20 months after posting my first non-hello-world article to this blog, it’s time that I have something (hopefully) valuable to share: my job hunting experience.
A little background about my post-graduation experience: I graduated from University of Waterloo with a Bachelor of Computer Science degree in December 2013 and started taking trips to difference places: Asia in January and February, U.S. in March and Europe in May and June. (If you are interested in the trips and can read Chinese, check out my Chinese blog. In June, I shipped four personal projects: RSS Subscriber, Save All Tabs to Pocket (Chrome Extension) and Pace Converter. In July, I prepped myself for job hunting and started actively looking for a full-time developer job. It’s been three weeks since my first application and I have received one offer and lots of rejections.
Here are a few lessons I learned from the job hunting journey.
Rejection Hurts (But Let’s Make It Quick and Clear)
It hurts to be rejected or to reject someone.
Confession: fears to be rejected accounted for a lot of my pre-job-seeking activities: I travelled and did the projects because I feared job hunting. I knew I could land a job somewhere but I was worried that it would not be a job I would be really passionate about so I would end up having a bad performance. In the first three weeks of July, the fear intensified so much that I couldn’t even begin the job search: I spent all of my time reading novels, reading the backlog of my Pocket projects (my projects sent me 5,000+ articles) and watching TV shows… Until one day the guilt of wasting time felt too overwhelmed so I had to start the search.
The Story with SG
The main tool I used for search is AngelList because I wanted to join a small to mid-sized company and almost all of them are on AngelList (Thank you Dingding and his friends for recommending the site). The first company interested in me was SG, who offered to have a quick Skype chat with me. To prepare for the chat, I researched the company, wrote up a self-introduction, some questions to ask and thought I was ready. With that, my heart was still pounding at 2x its normal rate for the half an hour before the scheduled time. During the chat, when asked about why I was interested in the company and what I was looking for in the job, I felt lost of words: I had a vague idea of what I wanted (joining a growing company with meaningful impact) but had a hard time expressing it. The interviewer asked for some code examples and explained that they did this because they found that some people just write really bad code.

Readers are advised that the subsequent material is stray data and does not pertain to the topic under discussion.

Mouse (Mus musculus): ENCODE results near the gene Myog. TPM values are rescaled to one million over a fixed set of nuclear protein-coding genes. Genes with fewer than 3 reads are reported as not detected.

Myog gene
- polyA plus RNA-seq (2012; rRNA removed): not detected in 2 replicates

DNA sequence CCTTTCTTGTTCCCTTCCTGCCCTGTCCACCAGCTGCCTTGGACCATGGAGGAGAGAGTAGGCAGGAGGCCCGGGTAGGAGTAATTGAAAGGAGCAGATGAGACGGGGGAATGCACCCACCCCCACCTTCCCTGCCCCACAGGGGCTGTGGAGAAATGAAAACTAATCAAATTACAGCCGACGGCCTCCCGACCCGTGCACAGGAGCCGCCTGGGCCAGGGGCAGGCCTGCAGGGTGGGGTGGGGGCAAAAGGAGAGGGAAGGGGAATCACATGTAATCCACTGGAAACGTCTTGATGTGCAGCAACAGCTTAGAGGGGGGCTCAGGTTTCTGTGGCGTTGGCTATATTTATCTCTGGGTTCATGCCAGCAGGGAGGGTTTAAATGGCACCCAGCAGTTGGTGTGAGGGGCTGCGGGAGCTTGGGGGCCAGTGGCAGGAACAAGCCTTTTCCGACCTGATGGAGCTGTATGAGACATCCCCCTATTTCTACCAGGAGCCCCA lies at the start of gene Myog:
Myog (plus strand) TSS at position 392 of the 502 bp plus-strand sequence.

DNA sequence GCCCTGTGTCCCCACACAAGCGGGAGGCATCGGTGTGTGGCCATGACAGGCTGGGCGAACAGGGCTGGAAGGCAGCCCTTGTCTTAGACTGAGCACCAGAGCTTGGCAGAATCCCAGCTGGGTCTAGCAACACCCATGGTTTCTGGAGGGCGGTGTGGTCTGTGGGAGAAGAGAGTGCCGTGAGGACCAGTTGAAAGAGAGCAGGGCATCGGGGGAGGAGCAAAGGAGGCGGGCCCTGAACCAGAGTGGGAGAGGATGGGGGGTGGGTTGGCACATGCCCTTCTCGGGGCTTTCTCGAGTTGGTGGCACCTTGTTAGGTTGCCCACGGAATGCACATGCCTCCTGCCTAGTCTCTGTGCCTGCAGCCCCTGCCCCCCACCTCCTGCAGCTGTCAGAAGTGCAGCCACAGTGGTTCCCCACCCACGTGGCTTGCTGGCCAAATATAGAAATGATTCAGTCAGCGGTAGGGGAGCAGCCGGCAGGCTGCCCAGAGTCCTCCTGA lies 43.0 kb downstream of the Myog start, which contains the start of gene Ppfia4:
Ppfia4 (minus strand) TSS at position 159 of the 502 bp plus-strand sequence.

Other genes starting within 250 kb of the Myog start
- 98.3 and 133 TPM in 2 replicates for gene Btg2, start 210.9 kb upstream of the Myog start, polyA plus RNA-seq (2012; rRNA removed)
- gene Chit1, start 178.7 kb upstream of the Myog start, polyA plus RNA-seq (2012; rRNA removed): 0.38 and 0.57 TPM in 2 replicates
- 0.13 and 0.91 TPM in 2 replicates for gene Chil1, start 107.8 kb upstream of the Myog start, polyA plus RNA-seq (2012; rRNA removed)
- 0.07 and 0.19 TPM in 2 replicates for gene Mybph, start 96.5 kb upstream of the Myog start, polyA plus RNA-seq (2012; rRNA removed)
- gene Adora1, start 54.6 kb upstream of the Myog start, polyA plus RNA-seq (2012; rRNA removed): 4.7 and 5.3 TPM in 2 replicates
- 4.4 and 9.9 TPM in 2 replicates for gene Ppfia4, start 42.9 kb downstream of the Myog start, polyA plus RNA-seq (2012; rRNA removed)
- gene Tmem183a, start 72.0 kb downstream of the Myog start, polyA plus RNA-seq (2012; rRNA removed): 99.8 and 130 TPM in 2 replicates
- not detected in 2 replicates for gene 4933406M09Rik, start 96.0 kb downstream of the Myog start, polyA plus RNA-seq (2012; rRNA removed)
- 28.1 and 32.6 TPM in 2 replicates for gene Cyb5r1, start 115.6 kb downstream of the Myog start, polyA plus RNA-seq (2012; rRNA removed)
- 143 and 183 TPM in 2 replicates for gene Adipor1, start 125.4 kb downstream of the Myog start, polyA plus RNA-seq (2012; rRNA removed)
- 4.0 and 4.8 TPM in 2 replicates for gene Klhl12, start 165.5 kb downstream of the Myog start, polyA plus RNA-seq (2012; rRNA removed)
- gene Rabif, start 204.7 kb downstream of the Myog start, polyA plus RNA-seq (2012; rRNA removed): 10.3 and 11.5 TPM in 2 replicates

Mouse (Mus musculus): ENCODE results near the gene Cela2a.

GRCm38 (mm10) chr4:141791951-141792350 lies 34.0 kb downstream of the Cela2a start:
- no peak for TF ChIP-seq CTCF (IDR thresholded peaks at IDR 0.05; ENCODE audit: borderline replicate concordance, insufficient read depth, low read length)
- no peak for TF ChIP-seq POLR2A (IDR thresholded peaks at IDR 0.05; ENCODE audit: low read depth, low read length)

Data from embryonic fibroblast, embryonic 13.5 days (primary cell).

The RSS Subscriber was the proudest code I had because it solved my pain point as a long time blog reader (Keeping up to date with what other people are thinking fascinates me). At the same time, it was my first experience dealing with Node.js, Parse, OAuth and APIs so I had a lot of
console.log and other bad practices in the code and there was no testing. Nevertheless, I thoroughly enjoyed writing it as I was even dreaming about it every day at that time. Since basically I was the only person using it (along with TODO: stats) and the core functionality worked like a charm, I didn’t find the need to improve the code (I would rather move on to another project because it provides more utility).
SG got back to me a week after I submitted my RSS Subscriber code and told me they had decided to move forward with another candidate without explaining the reason behind. I guess the only explanation is I just write really bad code.
- Write down what you are looking for in the ideal job and align them with the company you’re interviewing with. Here’s mine:
- Working on a practical product that make lives easier and more efficient
- Being part of a fast-growing, collaborative team; learning a lot from it
- Using new technology (new languages, tools) in the process
- Good code practice should start from day one
The Story with VT
VT was the first company that invited me for an on-site interview. The interview started well: I was first asked some theoretical questions, which I answered okay. Then I was asked a few coding questions which I didn’t do well because my code was sloppy (TODO: should I say I was sloppy?): forgetting important syntax with the language I claimed to be most familiar with, didn’t come up with satisfactory answers until given hints, etc. Then I was asked if I had questions for the company and it took me quite a long time to even come up with the questions (because they had already explained everything very well and I was still in the regrets of not answering their questions well enough). From that you could probably guess the result: I was rejected because my technical skills and drive were not good enough.